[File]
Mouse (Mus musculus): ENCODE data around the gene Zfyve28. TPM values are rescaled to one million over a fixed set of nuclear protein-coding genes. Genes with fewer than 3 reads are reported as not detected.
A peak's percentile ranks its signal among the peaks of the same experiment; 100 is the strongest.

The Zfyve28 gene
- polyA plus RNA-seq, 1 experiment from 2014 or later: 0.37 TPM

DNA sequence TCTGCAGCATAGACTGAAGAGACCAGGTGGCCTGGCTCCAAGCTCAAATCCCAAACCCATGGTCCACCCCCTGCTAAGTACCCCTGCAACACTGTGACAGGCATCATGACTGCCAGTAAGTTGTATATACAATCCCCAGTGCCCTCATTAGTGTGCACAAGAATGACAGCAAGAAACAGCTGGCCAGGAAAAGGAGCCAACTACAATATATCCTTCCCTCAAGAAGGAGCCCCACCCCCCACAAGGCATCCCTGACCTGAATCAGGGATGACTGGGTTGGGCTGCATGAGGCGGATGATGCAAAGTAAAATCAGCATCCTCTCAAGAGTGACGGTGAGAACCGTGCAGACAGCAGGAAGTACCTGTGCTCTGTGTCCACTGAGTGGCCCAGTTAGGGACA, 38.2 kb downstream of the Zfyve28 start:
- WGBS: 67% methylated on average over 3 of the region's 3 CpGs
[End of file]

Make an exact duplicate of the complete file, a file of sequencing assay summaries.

Mouse (Mus musculus): ENCODE data around the gene Zfyve28. TPM values are rescaled to one million over a fixed set of nuclear protein-coding genes. Genes with fewer than 3 reads are reported as not detected.
A peak's percentile ranks its signal among the peaks of the same experiment; 100 is the strongest.

The Zfyve28 gene
- polyA plus RNA-seq, 1 experiment from 2014 or later: 0.37 TPM

DNA sequence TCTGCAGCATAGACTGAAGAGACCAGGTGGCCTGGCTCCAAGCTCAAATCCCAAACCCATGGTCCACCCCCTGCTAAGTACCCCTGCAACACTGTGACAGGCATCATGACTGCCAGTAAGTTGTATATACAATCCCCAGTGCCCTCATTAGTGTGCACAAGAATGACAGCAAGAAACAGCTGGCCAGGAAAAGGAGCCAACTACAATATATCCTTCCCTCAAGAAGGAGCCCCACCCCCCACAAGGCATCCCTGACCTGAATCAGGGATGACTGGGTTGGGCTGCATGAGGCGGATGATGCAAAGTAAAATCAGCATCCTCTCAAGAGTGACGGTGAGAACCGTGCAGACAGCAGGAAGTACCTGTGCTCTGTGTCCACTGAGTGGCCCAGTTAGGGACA, 38.2 kb downstream of the Zfyve28 start:
- WGBS: 67% methylated on average over 3 of the region's 3 CpGs